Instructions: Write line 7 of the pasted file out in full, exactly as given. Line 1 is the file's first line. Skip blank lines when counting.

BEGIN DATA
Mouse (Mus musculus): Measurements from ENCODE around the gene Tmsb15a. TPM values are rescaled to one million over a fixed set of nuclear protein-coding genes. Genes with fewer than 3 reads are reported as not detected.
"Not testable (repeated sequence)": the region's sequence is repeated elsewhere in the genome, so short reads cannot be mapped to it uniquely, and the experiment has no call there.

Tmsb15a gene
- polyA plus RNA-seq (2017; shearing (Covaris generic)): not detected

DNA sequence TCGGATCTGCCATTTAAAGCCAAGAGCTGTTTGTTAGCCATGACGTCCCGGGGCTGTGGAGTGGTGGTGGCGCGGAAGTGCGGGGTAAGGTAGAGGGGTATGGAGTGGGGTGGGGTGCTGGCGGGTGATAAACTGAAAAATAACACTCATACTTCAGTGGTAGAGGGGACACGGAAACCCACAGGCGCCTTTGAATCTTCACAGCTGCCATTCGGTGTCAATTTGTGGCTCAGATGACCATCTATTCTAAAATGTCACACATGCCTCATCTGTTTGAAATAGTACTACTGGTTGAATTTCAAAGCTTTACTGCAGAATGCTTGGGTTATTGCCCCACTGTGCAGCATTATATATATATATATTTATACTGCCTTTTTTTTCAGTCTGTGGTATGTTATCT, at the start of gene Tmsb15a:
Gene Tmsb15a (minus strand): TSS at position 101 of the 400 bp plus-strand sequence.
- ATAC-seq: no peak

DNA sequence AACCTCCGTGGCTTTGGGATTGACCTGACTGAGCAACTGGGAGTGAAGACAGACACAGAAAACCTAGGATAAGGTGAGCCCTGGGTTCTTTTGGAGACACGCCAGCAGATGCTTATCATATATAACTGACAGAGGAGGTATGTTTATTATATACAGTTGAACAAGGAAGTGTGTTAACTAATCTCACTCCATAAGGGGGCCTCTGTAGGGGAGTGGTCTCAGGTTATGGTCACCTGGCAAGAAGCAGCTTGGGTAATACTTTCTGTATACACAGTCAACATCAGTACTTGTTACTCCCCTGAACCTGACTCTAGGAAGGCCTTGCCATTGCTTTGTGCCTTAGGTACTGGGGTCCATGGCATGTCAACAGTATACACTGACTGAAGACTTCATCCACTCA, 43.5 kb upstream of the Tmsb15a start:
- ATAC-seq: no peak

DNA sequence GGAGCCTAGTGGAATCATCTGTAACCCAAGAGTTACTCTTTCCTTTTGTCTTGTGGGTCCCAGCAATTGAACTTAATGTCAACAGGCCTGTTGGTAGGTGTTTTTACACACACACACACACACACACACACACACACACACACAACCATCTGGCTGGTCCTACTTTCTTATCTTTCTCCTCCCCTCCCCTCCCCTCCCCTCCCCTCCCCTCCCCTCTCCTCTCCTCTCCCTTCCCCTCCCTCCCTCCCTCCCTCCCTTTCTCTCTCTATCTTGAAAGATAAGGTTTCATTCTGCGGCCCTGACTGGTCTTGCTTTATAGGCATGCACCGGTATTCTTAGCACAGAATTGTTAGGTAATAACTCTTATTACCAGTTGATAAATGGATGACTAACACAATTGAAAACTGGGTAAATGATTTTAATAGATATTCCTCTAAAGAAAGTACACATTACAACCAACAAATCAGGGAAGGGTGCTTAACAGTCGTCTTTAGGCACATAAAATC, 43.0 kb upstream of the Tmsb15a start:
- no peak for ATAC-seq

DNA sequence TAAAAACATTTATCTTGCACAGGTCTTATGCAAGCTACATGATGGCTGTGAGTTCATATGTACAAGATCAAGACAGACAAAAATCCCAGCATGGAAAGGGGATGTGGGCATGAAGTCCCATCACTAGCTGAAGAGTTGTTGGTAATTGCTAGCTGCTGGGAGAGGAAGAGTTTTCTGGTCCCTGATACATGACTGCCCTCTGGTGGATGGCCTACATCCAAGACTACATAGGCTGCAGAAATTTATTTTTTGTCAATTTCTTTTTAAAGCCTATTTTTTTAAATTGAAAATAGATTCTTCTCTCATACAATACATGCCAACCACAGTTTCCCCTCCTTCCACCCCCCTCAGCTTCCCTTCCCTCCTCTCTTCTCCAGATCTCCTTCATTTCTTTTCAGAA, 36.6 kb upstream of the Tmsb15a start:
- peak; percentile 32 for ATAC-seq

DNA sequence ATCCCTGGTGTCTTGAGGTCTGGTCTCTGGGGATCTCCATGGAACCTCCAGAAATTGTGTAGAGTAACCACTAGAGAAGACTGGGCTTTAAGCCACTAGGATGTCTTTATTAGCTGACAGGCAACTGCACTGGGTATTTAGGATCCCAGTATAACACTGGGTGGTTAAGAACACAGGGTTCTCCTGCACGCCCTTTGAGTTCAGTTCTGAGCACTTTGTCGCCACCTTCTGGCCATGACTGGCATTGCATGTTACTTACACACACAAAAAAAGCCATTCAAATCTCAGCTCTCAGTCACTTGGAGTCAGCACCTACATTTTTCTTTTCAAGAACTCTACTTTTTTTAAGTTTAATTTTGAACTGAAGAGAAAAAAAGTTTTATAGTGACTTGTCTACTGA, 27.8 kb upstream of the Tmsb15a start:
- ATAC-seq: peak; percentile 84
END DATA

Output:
- ATAC-seq: no peak